About the Ombudsman's Office
The office of the Ombudsman for Owners in Common-Interest Communities and Condominium Hotels was created by the State Legislature in the 1997 Session with the passage of Senate Bill (SB) 314. SB 314 is now codified in Nevada Revised Statutes (NRS) Chapter 116. The office was created to assist homeowners and board members in common interest communities to better understand their rights and obligations under the law and their governing documents. The scope of the office was broadened with the passage of SB 451 in the 1999 Session (also codified in NRS 116). SB 451 required the office to compile an informational database about registered associations and authorized the Ombudsman to request certain records from associations. The bill further authorized the Ombudsman to request that the Common-Interest Community and Condominium Hotels Commission to issue a subpoena for the attendance of witnesses and the production of books and records.
The Ombudsman for Owners in Common-Interest Communities and Condominium Hotels shall:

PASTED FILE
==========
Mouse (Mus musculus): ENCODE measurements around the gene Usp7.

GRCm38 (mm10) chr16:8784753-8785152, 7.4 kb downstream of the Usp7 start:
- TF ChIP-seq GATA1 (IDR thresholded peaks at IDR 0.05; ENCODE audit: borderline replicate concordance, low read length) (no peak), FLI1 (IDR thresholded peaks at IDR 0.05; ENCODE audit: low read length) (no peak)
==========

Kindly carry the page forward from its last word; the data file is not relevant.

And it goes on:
A Common-Interest Community is defined as real estate described in a declaration with respect to which a person, by virtue of the person’s ownership of a unit, is obligated to pay for a share of real estate taxes, insurance premiums, maintenance or improvement of, or services or other expenses related to, common elements, other units or other real estate described in that declaration.
Nevada Revised Statutes Chapter 116, "Common-Interest Ownership (Uniform Act)," is the set of laws that govern Common-Interest Communities.
Nevada Administrative Code Chapter 116, "Management of Common-Interest Community," as the name would imply, regulates how Common-Interest Communities are to be managed.
When there is a disagreement between owners and their common-interest community concerning the interpretation, application and enforcement of Covenants, Conditions and Restrictions (CC&Rs), bylaws, rules and regulations adopted by an association, one method of resolution is the utilization of the Alternative Dispute Resolution (ADR) program. Nevada Revised Statutes Chapter 38 is the set of laws that govern alternative dispute resolution.
The office is funded through an assessment of no more than $3.00 per year, per unit in each community that is not exempt in accordance with NAC 116.800.